Creating a culture of curiosity and inquiry

I want everyone to speak freely. There are no sacred cows. Question everything.

Imagine if that was your company mantra. Your culture was designed for inquiry — beginning at the top, with leaders who are as interested in asking questions as they are in providing answers or direction. Not the basic questions of cost, time, and who is responsible for implementing the plan. Rather, asking exploratory questions – the kind that move the company forward or in a new direction.

A terrific article by Harvard Business Review explores the challenge to “become a company that questions everything.”

The article posits that leadership should be willing to answer tough questions — from all levels and departments. By example, Google offers wide-open ‘TGIF’ sessions. Employees are invited to submit questions to the company’s top executives, and the ones voted up by the rest of the company — often the toughest, most controversial questions — are fielded by the bosses.”

Does this sound like your company?

If the answer is yes, perhaps you should read a different blog.

If the answer is no, let’s continue this story together.

Business evolution is much like the human life cycle. When we are children, we ask a lot of questions. Why is the sky blue? Where do babies come from? Why is my voice changing?

As we grow older, we gain a wealth of experience. It becomes easy to stop asking questions because we know the answers. Vapor in the atmosphere. When a man and woman love each other. Puberty.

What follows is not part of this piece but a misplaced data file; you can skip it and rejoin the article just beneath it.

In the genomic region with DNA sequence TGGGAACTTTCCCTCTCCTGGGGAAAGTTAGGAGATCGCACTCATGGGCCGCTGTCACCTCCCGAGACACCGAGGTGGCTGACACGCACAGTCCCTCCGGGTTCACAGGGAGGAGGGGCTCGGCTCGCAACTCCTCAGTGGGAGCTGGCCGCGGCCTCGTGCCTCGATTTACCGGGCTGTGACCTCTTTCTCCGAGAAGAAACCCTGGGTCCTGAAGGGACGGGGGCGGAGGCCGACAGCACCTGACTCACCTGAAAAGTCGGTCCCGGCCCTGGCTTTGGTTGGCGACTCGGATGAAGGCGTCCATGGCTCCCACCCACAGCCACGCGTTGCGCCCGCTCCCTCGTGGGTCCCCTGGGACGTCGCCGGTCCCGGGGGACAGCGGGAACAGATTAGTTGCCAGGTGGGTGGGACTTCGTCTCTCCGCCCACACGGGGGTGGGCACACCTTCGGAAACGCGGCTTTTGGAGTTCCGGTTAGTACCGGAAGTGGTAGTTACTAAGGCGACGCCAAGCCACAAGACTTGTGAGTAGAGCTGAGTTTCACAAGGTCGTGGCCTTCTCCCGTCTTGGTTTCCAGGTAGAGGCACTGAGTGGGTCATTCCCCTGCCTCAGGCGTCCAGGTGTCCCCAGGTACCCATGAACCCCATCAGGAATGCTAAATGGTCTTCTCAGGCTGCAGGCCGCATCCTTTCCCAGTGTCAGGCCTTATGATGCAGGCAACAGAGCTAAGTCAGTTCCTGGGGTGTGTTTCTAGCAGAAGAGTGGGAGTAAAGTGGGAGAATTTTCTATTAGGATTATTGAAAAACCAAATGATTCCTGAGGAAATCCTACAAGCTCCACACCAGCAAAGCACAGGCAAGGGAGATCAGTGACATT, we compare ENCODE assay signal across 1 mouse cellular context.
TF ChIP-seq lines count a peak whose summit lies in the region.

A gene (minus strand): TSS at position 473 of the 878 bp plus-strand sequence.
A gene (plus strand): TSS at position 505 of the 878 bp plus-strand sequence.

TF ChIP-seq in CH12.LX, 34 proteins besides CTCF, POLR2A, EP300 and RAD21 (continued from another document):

The problem is… things change. Industries change. Customers change. What didn’t work in the past might work today. What worked yesterday might fail in the future.

We all like to think we are the experts of our craft — that no one could possibly have the grasp on the industry that we do. That mindset is a dangerous one.

It is a vulnerable thing to create a culture of inquiry. It requires thick skin, security and objectivity. Questions can be painful. They can shed light on things that require a lot of work to change.

It is a hard thing to ask the right questions. Not merely questions — the right questions. The right question can be as simple as, “Does that button on the homepage generate the most purchases it is capable of?” It can be as complex as, “Are we spending too much time on the things that yield the least revenue?”

That is what this blog is about. The pain in the ask.

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